The irony is notable. Beijing is establishing Confucius institutes around the world and Hong Kong has contemplated instituting a Confucius Day holiday.Sunday, 17 January, 2010, 12:00am
Su Tong still remembers the Little Red Book he clutched in his hand on his first day of school in 1969. It was the Cultural Revolution, and the six-year-old who would go on to become one of the mainland's best-known authors was excited about starting Qimen Primary in Suzhou. Yet school was a disappointment. 'There were 30 to 40 children in the class.17 Jan 2010 - 12:00am
1 Swine flu vaccination rate drops to new low ... the jab not only hurts like hell but it might make you sick - yeah, sign me up
2 Confucius public holiday considered ... instead of Easter eggs, children will be encouraged to look for hidden philosophical teachings14 Jan 2010 - 12:00am
Religious leaders may have said 'yes' to making Confucius' birthday a public holiday, but some lawmakers think otherwise.
Legislators voted down a motion yesterday that proposed establishing a Confucius Day.14 Jan 2010 - 12:00am
Be it problems in the workplace or relationship woes, an increasing number of people are turning to fung shui and Taoist rituals in an effort to improve their lot, say masters of these ancient Chinese arts.
And they are not doing it as a business, but are learning these ancient rituals and practices for self-improvement or as a hobby, fung shui masters say.5 Jan 2010 - 12:00am
The pursuit of fame has made many teenagers give up their studies to join the modelling and entertainment industries. But is fame more important than studies? I think studies should be teenagers' priority.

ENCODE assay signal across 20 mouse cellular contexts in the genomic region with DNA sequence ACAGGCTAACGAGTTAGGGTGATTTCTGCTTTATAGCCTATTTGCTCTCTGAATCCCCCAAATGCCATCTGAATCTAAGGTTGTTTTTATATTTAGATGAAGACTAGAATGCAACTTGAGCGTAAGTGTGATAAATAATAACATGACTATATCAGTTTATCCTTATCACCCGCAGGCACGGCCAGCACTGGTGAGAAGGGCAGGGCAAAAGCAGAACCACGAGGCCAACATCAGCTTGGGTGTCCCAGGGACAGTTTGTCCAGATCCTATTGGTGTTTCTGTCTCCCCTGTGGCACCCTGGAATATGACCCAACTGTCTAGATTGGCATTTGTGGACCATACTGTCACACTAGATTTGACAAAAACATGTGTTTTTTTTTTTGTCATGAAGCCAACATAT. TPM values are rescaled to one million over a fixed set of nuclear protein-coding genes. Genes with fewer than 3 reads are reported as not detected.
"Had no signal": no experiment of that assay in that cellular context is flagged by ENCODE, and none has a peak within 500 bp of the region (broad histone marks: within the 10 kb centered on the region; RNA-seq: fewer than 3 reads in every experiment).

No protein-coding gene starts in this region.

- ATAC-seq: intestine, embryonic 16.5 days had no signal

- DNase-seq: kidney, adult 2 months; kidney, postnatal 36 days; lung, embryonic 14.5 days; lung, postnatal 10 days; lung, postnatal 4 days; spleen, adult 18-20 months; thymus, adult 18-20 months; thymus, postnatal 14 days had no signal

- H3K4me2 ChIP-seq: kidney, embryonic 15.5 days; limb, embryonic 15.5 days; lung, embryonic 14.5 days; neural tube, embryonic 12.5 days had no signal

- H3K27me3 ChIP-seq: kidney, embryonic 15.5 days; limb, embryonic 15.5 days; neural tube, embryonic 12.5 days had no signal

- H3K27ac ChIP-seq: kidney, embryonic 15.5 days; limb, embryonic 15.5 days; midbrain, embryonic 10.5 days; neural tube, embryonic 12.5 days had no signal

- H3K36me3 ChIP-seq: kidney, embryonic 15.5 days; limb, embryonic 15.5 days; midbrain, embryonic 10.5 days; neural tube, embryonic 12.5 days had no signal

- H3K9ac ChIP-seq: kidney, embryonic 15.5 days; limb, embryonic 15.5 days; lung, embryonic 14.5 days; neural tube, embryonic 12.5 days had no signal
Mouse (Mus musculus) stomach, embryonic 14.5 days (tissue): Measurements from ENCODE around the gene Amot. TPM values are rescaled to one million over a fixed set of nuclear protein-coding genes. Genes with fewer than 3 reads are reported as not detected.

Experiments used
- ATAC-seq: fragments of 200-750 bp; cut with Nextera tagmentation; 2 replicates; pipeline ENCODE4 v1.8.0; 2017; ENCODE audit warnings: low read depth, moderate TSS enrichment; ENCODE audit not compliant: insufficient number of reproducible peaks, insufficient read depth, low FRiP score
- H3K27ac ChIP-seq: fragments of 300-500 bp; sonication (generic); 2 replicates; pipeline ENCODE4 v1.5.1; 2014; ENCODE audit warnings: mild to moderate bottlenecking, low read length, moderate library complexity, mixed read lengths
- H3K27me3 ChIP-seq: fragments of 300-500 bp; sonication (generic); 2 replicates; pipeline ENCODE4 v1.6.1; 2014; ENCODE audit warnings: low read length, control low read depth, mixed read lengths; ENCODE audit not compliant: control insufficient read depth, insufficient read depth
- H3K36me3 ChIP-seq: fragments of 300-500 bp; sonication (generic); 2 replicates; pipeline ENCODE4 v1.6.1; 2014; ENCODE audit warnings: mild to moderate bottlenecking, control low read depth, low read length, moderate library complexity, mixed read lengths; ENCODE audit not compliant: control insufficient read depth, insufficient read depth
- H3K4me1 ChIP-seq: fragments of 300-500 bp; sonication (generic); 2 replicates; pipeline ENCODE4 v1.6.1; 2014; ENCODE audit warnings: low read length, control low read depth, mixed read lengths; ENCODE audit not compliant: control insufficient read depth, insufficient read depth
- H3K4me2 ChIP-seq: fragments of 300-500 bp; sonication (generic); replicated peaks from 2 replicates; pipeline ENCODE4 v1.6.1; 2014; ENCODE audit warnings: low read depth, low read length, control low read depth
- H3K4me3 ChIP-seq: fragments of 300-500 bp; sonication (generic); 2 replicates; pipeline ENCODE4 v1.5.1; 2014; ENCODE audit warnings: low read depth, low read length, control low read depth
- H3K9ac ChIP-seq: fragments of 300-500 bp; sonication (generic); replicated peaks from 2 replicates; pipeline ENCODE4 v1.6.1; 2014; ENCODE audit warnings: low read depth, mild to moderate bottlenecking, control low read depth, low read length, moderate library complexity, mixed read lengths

Young people need to acquire knowledge, which is ever-lasting. Fame is temporary. Students have more time to pursue their hobbies and develop their potential.22 Dec 2009 - 12:00am
The Chinese approach to religion is best summed up in the saying, 'three religions, one religion', whereby Confucianism, Taoism and Buddhism co-exist.20 Dec 2009 - 12:00am
The Cultural Revolution scarred many people emotionally and, often, physically - but for United States-based Yin Mei, the ugly reality of her childhood nurtured some of the most beautiful dreams, which eventually transformed her from a fighter into a dancer.20 Dec 2009 - 12:00am
Professionals should act ethically
Recently, there were some shocking reports of professional misconduct: a doctor touched a teenage patient inappropriately, a teacher assaulted a student and an accountant took advantage of an adolescent girl.15 Dec 2009 - 12:00am
Recent statistics have shown that corruption is on the rise in Hong Kong. I think the reason for this is our society is too materialistic and lacks moral education.
Everybody should share some responsibility.
First of all, television channels should not let the prime-time advertising be dominated by luxury goods.10 Dec 2009 - 12:00am
The word 'tao' means 'way', which may refer to a path, a way of life or a discipline that is followed closely. It is also a power that transcends any reality conceived by the human mind and is the central force to which all objects and forces return in their cycles of death and rebirth.6 Dec 2009 - 12:00am
I read a Chinese news article titled 'Confucius Temple authorised to be built, with the issue of reimbursement to be negotiated' on November 3 and I have the following comments.3 Dec 2009 - 12:00am
Fung shui is but one of a number of codes the Chinese have traditionally lived by. Confucianism is another. It is a philosophy concerning human relationships and conduct and is not a religion. It is best described as humanism and is primarily concerned with social interaction rather than the divine or spiritual afterlife.29 Nov 2009 - 12:00am
Most Hongkongers have a relationship with their landlord that can be described as diplomatic at best. Often, one is trying to accuse the other of ripping them off or arguing about rent rates and payments. Not singer Joyce Lee Lok-sze.23 Nov 2009 - 12:00am
Thousands of villagers crammed into the dusty, gravelled car park outside their local market, chattering and using umbrellas to shade themselves from the autumn sunshine.
They pressed to the front and stood on plastic stools or chairs to see over the crowd, often balanced in a precarious embrace, two to a seat.27 Oct 2009 - 12:00am